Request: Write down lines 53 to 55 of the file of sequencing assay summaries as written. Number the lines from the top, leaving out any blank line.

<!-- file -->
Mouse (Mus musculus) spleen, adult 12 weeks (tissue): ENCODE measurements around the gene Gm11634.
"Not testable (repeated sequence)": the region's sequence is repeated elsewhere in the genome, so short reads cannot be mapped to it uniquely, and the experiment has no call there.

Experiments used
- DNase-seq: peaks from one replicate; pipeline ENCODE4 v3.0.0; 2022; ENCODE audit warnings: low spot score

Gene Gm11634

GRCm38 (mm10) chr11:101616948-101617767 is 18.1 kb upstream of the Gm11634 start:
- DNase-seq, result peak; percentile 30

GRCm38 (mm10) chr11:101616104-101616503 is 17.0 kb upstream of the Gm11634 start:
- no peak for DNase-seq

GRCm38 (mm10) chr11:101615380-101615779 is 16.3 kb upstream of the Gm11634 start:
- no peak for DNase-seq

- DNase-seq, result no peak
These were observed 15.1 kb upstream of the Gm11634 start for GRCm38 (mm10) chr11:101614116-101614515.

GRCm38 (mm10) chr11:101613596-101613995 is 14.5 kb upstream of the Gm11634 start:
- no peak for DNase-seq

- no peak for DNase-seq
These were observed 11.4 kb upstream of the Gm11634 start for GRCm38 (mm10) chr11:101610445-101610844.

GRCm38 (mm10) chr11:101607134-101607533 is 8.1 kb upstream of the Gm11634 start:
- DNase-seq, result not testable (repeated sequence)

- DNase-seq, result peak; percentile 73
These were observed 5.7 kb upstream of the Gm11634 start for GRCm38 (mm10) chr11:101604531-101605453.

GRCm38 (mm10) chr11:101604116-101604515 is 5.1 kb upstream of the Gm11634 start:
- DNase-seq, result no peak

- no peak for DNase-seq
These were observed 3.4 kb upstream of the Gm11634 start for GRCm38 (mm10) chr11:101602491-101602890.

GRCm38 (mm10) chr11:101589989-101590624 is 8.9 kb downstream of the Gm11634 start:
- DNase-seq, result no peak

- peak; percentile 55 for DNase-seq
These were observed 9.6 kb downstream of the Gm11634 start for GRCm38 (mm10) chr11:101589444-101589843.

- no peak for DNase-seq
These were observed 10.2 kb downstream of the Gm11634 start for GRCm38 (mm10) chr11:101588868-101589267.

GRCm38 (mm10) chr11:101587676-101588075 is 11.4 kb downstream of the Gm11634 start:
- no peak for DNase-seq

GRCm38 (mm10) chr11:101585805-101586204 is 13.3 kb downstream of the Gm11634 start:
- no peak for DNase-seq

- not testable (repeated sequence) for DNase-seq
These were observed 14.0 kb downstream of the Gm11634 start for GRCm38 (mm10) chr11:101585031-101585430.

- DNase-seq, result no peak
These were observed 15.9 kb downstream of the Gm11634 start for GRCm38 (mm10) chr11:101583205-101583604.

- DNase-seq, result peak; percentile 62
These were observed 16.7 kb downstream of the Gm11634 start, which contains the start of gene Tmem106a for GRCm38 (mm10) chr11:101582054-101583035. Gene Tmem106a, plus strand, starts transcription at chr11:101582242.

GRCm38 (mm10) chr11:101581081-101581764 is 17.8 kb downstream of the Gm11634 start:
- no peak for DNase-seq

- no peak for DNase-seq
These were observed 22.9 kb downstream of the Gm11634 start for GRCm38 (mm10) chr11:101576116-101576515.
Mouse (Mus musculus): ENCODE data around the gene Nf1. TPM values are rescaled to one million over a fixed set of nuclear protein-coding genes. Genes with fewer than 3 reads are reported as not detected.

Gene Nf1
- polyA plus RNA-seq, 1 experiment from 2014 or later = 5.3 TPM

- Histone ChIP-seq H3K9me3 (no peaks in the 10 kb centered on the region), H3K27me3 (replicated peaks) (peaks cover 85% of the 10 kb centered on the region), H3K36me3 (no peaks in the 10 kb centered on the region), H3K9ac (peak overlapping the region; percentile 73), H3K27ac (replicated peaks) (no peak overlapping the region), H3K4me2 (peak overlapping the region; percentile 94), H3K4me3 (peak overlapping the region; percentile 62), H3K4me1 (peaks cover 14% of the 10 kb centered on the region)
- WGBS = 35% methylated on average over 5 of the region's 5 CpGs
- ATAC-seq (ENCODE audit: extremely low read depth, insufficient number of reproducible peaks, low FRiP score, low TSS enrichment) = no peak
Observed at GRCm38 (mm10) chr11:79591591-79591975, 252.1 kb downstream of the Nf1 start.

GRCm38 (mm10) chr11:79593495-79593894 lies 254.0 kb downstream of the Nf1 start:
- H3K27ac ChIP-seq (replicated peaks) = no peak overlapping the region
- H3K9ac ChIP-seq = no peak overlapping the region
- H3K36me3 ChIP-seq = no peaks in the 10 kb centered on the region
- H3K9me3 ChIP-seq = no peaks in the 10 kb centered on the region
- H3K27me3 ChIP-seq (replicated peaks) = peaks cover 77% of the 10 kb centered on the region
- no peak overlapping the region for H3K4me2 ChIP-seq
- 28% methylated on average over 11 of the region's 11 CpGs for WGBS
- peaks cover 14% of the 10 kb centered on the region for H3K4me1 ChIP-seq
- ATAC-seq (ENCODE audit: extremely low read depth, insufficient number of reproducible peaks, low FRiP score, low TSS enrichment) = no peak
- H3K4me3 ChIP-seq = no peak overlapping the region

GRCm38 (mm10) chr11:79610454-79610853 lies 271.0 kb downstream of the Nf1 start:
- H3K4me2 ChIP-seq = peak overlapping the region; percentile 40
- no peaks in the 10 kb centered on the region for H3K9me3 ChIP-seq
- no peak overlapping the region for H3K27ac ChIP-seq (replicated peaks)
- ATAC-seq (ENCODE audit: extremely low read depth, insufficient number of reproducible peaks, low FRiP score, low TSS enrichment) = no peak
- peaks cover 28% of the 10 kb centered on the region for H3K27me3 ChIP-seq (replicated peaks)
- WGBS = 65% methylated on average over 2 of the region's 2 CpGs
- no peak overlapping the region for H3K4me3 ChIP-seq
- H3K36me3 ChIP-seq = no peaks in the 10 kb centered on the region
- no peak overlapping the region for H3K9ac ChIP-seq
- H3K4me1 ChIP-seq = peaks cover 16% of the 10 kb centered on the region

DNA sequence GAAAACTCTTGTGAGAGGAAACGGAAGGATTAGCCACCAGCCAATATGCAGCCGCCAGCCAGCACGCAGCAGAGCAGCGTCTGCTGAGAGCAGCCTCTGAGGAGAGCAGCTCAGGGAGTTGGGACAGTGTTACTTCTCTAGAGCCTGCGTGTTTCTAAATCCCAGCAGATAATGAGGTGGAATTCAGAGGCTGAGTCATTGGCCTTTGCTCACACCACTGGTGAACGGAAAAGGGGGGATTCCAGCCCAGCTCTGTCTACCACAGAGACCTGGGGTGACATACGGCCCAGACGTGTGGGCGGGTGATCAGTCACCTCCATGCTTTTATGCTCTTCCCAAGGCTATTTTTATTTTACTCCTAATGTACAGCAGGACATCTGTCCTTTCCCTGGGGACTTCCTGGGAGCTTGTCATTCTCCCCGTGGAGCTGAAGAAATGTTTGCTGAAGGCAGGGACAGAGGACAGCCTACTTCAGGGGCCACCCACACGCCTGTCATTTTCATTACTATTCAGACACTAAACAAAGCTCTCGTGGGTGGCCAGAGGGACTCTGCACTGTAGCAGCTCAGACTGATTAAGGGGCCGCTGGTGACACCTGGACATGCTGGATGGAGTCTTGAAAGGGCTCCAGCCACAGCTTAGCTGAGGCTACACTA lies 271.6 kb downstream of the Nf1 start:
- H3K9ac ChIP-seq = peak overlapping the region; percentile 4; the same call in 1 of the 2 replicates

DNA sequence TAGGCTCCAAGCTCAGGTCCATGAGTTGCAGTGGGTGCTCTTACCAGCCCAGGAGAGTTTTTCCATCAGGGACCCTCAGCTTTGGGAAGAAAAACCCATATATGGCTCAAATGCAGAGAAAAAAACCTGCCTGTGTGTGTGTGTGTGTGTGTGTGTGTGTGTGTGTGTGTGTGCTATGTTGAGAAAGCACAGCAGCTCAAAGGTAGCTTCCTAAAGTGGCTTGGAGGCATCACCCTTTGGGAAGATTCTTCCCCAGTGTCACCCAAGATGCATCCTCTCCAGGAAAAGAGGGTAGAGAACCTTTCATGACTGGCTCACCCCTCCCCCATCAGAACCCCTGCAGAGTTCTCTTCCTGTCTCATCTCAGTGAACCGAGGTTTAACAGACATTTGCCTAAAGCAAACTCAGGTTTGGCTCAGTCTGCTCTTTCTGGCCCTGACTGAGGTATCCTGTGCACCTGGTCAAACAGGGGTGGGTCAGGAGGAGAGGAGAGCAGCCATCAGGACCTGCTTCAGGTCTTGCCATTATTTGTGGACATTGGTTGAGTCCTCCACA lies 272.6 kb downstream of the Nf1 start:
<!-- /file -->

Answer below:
GRCm38 (mm10) chr11:79593495-79593894 lies 254.0 kb downstream of the Nf1 start:
- H3K27ac ChIP-seq (replicated peaks) = no peak overlapping the region
- H3K9ac ChIP-seq = no peak overlapping the region